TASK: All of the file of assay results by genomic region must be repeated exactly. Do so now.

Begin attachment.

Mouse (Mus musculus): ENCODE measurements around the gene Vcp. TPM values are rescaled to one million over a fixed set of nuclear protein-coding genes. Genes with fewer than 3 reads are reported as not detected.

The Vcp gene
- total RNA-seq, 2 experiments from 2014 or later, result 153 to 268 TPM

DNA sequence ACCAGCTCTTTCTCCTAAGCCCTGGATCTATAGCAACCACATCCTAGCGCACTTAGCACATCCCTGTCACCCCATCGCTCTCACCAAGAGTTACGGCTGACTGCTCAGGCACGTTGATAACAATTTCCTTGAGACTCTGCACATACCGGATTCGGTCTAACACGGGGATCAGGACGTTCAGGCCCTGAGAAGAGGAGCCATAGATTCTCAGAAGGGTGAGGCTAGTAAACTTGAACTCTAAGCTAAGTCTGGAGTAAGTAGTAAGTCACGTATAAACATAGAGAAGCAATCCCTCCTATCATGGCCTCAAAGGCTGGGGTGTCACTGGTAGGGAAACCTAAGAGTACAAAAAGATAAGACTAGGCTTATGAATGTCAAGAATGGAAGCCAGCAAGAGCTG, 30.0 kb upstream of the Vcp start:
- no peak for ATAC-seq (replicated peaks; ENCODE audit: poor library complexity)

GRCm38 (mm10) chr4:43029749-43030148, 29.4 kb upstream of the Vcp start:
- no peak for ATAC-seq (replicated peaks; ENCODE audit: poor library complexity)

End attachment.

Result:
Mouse (Mus musculus): ENCODE measurements around the gene Vcp. TPM values are rescaled to one million over a fixed set of nuclear protein-coding genes. Genes with fewer than 3 reads are reported as not detected.

The Vcp gene
- total RNA-seq, 2 experiments from 2014 or later, result 153 to 268 TPM

DNA sequence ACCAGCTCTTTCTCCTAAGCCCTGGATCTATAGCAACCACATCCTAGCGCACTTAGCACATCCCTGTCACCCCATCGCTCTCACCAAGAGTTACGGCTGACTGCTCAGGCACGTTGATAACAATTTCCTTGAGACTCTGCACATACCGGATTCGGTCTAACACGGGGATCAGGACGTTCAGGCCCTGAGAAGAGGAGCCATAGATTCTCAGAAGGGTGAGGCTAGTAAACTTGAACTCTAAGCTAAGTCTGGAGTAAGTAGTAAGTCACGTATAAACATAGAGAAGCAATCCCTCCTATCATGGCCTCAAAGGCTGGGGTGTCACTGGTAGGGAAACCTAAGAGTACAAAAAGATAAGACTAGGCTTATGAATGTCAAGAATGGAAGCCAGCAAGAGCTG, 30.0 kb upstream of the Vcp start:
- no peak for ATAC-seq (replicated peaks; ENCODE audit: poor library complexity)

GRCm38 (mm10) chr4:43029749-43030148, 29.4 kb upstream of the Vcp start:
- no peak for ATAC-seq (replicated peaks; ENCODE audit: poor library complexity)